The menu’s are similar to the ones on the FT-2000 or FT-950. There are many parameters you can set but most of them are “set ‘n’ forget” and have a decent default value so even if you’d never touch them, you shouldn’t be bothered. The cursor keys seem to behave opposite of what you would expect (cursur up for lower value, cursor down for higher value). There’s no logic behind this, so I reckon this is just an ordinary bug that will be fixed in near future. Setting parameter values using the VFO-B dial is much easier and the way to go. About the parameters, I actually like it that I have the opportunity to “finetune” things. People are complaining about the parametric EQ. As I’m a musician and recording egineer, I don’t have a problem with these parameters and actually think it is an excellent feature and much, much better than conventional bass, mid treble settings with fixed frequencies and Q. There are two sets of EQ parameter values; one for processor off (mostly local rag chewing), one for processor on. (mostly for DX). I find it strange that Yaesu did not relate TX bandwidth to those settings. There’s only one TX bandwidth setting; I would have liked a 2nd bandwidth parameter for processor on mode. Actually, two sets of audioparameters in general would have been better; a “local ragchewing” setup and a “dx” setup. Hell why not 3 or 4 sets of parameters? With the (free) software, it’s easy to set parameters and all of them are grouped logically. 

If a scope is your thing, you will be dissapointed. I don’t have any experience with Icom radios with scopes but I think this functionality is much better on the Icom IC-7600, 7700 and 7800. Don’t have high expectations on the band scope, it’s a nice gimmick, it looks nice, but until now I haven’t been in a situation where the scope added value. Also the CW decode function is not too great; it’s not fully automatic, you need to estimate the speed yourself (I’m not good at that) and then still it doesn’t copy the code very well. The AF-FFT (Audio Frequency Fast Fourier Transform) scope for RX and TX do not impress me at all. There’s no full screen option so the very small graphic display in the lower right corner is not usefull to say anything sensible about TX or RX audio. If AF-FFT would have a full screen mode, it would add value I guess. I also would have liked an SSB RF power knob, even though I programmed the output power parameter to the CS button (so available by pressing one button), a small dial would have been great.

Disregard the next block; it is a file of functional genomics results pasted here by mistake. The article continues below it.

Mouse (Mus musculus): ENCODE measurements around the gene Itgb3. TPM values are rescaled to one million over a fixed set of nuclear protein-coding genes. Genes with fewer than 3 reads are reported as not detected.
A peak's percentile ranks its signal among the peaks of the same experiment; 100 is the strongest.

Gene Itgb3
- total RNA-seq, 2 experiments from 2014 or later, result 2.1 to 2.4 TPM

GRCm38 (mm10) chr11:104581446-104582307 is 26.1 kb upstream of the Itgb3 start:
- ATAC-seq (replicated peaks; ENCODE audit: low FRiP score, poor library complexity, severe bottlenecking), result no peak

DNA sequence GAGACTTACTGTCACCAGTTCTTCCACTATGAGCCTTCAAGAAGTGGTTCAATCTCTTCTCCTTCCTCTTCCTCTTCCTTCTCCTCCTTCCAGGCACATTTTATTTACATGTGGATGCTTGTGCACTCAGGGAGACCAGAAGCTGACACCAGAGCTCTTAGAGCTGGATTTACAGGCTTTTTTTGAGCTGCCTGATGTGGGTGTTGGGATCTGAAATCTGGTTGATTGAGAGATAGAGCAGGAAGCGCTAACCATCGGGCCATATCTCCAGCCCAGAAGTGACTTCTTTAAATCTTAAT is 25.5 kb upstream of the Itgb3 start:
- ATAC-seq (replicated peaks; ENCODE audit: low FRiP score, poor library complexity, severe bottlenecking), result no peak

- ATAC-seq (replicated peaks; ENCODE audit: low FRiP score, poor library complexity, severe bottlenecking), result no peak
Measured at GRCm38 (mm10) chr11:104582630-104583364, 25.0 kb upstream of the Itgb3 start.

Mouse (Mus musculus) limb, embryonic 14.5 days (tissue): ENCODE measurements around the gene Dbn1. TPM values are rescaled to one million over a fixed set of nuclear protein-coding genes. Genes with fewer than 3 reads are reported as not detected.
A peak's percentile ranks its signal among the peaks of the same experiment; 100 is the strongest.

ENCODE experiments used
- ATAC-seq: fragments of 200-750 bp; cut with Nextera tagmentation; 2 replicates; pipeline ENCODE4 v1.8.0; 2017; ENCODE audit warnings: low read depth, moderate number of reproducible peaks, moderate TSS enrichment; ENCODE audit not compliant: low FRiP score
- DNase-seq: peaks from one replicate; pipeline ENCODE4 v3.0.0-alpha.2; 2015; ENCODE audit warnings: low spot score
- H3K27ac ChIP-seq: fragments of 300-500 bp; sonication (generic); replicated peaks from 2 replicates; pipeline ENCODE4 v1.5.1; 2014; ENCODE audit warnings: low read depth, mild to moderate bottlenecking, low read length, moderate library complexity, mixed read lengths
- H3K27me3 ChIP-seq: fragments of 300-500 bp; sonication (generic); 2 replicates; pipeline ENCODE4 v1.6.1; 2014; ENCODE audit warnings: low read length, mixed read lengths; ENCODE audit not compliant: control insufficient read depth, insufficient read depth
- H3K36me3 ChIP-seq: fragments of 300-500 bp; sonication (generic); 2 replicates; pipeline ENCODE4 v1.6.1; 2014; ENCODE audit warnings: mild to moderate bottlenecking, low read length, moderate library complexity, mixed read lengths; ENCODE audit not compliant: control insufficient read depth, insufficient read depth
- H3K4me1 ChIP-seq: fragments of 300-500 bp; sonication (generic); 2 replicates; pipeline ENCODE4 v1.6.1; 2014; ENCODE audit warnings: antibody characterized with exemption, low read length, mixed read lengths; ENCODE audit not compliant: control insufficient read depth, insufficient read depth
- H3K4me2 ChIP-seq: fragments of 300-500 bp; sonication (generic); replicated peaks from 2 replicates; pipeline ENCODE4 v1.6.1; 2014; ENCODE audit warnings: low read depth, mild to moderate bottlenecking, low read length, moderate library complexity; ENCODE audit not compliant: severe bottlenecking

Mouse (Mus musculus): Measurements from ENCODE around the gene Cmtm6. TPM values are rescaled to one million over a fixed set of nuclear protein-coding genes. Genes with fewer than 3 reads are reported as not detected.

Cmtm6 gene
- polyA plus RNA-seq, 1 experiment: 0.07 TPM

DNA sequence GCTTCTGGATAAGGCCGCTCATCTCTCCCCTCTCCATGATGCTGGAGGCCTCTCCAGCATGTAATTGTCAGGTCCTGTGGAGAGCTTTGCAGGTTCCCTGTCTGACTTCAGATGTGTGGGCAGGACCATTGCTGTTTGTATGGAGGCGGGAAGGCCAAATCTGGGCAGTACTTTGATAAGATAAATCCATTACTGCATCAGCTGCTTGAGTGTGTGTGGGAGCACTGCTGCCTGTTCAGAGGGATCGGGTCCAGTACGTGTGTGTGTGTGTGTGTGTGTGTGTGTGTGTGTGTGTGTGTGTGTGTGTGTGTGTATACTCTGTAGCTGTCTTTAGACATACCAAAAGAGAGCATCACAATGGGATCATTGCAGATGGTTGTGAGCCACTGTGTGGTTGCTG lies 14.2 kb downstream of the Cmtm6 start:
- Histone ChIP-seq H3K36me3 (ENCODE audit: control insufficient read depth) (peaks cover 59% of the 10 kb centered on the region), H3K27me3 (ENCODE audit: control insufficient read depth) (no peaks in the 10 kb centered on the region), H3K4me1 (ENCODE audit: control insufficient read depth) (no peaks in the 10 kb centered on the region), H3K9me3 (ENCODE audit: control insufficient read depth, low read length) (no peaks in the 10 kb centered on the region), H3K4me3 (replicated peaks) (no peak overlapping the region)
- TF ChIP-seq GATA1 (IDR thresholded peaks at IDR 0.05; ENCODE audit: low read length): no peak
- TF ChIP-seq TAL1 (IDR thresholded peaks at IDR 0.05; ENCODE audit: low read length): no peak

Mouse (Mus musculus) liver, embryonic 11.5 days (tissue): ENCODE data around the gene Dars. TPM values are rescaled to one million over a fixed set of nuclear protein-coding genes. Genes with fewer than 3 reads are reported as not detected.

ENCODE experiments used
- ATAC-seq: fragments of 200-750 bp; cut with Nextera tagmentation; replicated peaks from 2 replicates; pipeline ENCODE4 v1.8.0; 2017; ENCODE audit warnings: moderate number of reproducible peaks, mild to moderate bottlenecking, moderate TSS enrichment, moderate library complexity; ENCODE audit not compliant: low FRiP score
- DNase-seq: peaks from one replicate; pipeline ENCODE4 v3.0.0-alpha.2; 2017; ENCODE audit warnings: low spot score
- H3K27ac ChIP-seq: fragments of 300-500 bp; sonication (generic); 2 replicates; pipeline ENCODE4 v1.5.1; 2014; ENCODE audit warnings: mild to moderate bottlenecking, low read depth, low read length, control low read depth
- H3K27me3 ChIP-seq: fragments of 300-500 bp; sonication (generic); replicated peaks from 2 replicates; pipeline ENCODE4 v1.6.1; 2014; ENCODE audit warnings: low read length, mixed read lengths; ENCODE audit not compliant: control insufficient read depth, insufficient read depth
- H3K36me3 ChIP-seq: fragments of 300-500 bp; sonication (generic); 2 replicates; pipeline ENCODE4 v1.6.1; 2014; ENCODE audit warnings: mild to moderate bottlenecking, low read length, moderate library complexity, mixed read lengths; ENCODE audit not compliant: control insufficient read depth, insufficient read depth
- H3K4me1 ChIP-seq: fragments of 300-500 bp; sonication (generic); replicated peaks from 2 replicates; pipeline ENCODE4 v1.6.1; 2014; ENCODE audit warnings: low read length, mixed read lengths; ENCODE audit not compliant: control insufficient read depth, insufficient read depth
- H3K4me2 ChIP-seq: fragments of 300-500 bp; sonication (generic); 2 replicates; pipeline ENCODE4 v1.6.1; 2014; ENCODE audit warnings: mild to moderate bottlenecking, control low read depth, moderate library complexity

Conclusion:
Price of the FTdx-3000 is lower than what the FT-2000 was sold for once. Even though the FTdx-3000 is compacter and has less knobs, buttons and dials, it is a MUCH better transceiver than the FT-2000. So is it worth the price? Defenitely! Even if it would not have a scope at all, I still think it’s a step up from the FT-2000. It has the FXdx-5000 main receiver (double conversion) architecture, and the receiver is quiet and silky smooth. I reckon same counts for the FTdx-1200 compared to the FT-950. The FTdx-1200 sells for same price as the FT-950 and even though the architecture is “only” that of the FTdx-5000’s sub receiver (triple conversion), it’s still a great receiver with very good figures and fantastic DSP functionality. I hope there will be some firmware updates that improve the scope functionality but I am happy with the FTdx-3000 as it is right now. You want a better scope? Lay down another $1000 and buy the IC-7600. You will enjoy the scope functionality on that rig and have to accept the receiver is not very high in the charts.

In this price range, there simply is no competition.